Saturday, October 14, 2006

Bask in the Williams Art!

The Seven Soldiers preview is up. Shining Knight looks just as awesome as I remember.



I hope this means its actually coming out this month.

For Science!

(Probably some Mild 52 Spoilers if you are afraid of those, as it's not the weekend quite yet.)

Yesterday morning I dropped three handwritten letters in the mail to DC Comics. One asked about those beach bunnies on Oolong Island in 52: Week 23. I wish I'd waited another day to write it though, because I didn't remember the new editor's name. It's Michael Siglain, and they have his first Q&A up at Newsarama. (It also has preview art. Looks like Ambush Bug's still off the Fourth Wall.)

I'm glad I sent the letter though, it didn't occur to Matt Brady to ask who the lady in the bikini coming on to Magnus was. I'm hoping Morrison found a female mad scientist I've never seen before, and she's not one of numerous ways that a mad scientist can get a beautiful woman who's interested in him (androids, cloning, mind control, alternate universes -- I think I came up with a couple more for the letter). I know Dr. Zeul (Giganta) and Mother Juno (The O'Neil/Adams Green Lantern run), but neither of them were there and I can't think of any others. Can anyone else?

Thursday, October 12, 2006

This was when I realized Morrison was writing this week.


I miss his JLA.

Go read.

While I was probably damaging Geoff Johns approval ranting a bit more than I intended with my last post, Kalinara was making up for it by dispelling an annoying myth about Johns' Green Lantern.

And I'd like to take this occasion to point out again, that I can't understand why any Green Lantern fan would scoff at a bug-shaped, mind-controlling, yellow, parasitic, fear-inducing, monster (from OUTER SPAAAAACE!!). It's every possible weakness, rolled together and put into in a crunchy grasshopper shell.

I say this nice thing today because I sent him a message about the quote we were discussing earlier, and I may very well be too angry to say anything nice tomorrow.

Wednesday, October 11, 2006

So You're Erasing the Expiration Date to Prolong the Shelf-Life?

Update, Oct 11, 2006: I got a look at the context here. More on that later, but yes, this post is directed towards toward the reaction, not the quote itself (though the post explores the quote's implications). Because the reaction is alarming.

I'm a bit mad about this:
Well, what other character? Not Wonder Girl. Enough women had died in the DCU.

I'm not going to put up the money for the hardcover, because I have all of the issues and I don't really need this roundtable, but I am going to ask a friend to see this tomorrow. However, knowing fully that this is a quote taken out of context, I'm still going to rant about it tonight.

Because the direct quote, without context, annoys me a little.

Then, I see the people on that thread applauding this quote, and I get just a bit more annoyed.

Then, I see the people on the thread (and in the WFA comments) criticizing the statement, and I get pissed beyond belief.

They are complaining about the wrong fucking thing.

The quote itself, I don't see as hypocritical because it could signify a change of mindset, like Waid and Augustyn's professed regret at killing Ice, (that it was shortsighted and for the wrong reason). I strongly suspect that, whatever the actual context, this comment may be a result of some of the criticism we've leveled at the writers in the past year.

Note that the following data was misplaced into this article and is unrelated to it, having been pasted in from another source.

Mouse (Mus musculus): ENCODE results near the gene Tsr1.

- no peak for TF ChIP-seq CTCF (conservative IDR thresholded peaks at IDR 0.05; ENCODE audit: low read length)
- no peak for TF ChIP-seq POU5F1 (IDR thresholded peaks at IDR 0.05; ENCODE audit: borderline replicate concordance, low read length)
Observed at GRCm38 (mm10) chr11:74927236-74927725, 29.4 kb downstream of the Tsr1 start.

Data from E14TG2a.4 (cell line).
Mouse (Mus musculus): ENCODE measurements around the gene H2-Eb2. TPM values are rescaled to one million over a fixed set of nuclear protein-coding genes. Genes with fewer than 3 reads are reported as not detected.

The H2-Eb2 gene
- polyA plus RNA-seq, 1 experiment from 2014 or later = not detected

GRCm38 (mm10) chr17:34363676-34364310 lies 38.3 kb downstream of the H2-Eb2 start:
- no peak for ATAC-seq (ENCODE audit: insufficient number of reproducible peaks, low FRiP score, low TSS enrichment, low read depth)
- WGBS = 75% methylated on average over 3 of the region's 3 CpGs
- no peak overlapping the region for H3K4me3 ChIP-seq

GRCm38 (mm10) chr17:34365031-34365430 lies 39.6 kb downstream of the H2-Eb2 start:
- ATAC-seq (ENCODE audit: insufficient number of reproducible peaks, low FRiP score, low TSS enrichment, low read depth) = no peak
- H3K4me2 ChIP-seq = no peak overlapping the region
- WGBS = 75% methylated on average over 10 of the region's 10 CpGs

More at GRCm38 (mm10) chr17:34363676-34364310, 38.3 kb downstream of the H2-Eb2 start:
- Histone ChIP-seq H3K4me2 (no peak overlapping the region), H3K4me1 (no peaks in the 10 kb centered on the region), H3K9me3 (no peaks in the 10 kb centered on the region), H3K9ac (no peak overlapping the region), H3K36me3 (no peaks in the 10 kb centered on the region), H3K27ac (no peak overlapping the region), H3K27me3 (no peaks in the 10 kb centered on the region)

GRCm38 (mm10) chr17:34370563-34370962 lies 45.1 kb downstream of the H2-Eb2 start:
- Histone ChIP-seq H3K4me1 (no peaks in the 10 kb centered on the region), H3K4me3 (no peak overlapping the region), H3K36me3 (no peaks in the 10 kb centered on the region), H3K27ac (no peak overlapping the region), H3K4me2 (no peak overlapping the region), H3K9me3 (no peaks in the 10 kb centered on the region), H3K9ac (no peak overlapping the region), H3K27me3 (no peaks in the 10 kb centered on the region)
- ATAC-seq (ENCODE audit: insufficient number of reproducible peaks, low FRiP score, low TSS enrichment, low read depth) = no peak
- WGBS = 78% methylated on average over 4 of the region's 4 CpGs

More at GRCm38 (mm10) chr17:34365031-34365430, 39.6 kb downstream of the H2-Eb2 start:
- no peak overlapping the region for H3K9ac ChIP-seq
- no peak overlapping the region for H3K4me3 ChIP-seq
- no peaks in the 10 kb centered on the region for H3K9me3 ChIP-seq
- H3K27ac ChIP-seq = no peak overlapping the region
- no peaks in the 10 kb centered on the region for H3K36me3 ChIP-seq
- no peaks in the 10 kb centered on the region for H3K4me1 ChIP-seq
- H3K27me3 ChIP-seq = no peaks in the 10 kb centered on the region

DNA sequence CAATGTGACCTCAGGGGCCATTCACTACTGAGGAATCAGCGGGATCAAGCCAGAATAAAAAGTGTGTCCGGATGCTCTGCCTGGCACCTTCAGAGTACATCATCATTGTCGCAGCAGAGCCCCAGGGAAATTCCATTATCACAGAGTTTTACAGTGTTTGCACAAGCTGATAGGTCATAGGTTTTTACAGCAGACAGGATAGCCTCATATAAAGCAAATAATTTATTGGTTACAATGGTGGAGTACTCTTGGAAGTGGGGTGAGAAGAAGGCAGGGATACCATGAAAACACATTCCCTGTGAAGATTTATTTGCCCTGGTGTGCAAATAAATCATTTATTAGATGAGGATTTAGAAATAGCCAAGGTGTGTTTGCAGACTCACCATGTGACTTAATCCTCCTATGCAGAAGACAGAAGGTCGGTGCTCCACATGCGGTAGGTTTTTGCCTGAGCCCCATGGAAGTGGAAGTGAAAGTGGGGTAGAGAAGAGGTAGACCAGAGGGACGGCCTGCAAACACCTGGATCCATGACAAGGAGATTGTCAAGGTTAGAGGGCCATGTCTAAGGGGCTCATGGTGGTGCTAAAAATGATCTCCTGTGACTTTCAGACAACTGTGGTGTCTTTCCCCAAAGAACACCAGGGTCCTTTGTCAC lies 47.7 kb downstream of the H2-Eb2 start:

Sadly, it's the wrong result. It's a short cut.

To me, that quote says "I will treat female characters differently. I'm not going to use them in the 'real plot' where they run the risk of death."

See, death is a part of reality in the DCU and the Marvel U. Characters die, they get replaced, and they return to life. Sometimes it may take a few decades, but that's the reality they live in. To simply say, without qualification, that those rules no longer apply to female characters is ridiculous. Giving an expendable character a pass from death when you feel the story demands it only for the reason of gender is sexism, whichever way the pendulum falls. It breeds that attitude of "women = weak" that sends my blood pressure through the roof and keeps women out of believable lead roles.

I'm well aware of the quantity problem. There's less women than men in superhero comics. That's stupid, and should be fixed. A blanket statement promising no further death doesn't help anything.

We all know that there will always be characters dying in comics. It's to move the story along. There's an infinite number of ways to bring them back, death is not, has not been, and never will be permanent at DC.

I know some of you have heard me lament about the great characters who lost their lives too early and unfairly and plead for resurrection or at least a retcon away of the death, but this comment horrified me. I have at least two women on my "wish they'd die and stay dead" list, and I know I'm not the only one.

I'd sooner see some energy thrown behind resurrecting some of those dead women, like the men tend to always get resurrected, than see them have to be "protected" to a greater extent than the men.

It goes back to my complaints about rape, I suppose. It's an unequal threat, ever-present over the female characters and never-present over the men unless its in a "Mature Readers" book. If all our complaints do is stop them from killing female characters, we basically put a similar unequal threat out there. Death will hang like a shadow over male characters and never truly threaten the female characters.

I want to see both genders face the same trials, not inequality. I'm fucking tired of fucking inequality.

I'd be happy to shut the fuck up about rape in comic books if two conditions were fulfilled:

1) It must suddenly and immediately become as overtly present a threat in the lives of male superheroes as it is for female superheroes. If both Green Lantern and Black Canary are captured by a group of supervillains, and the writer chooses to have the villains leer and make sexualized threats -- they would be levied at both characters, not just Dinah.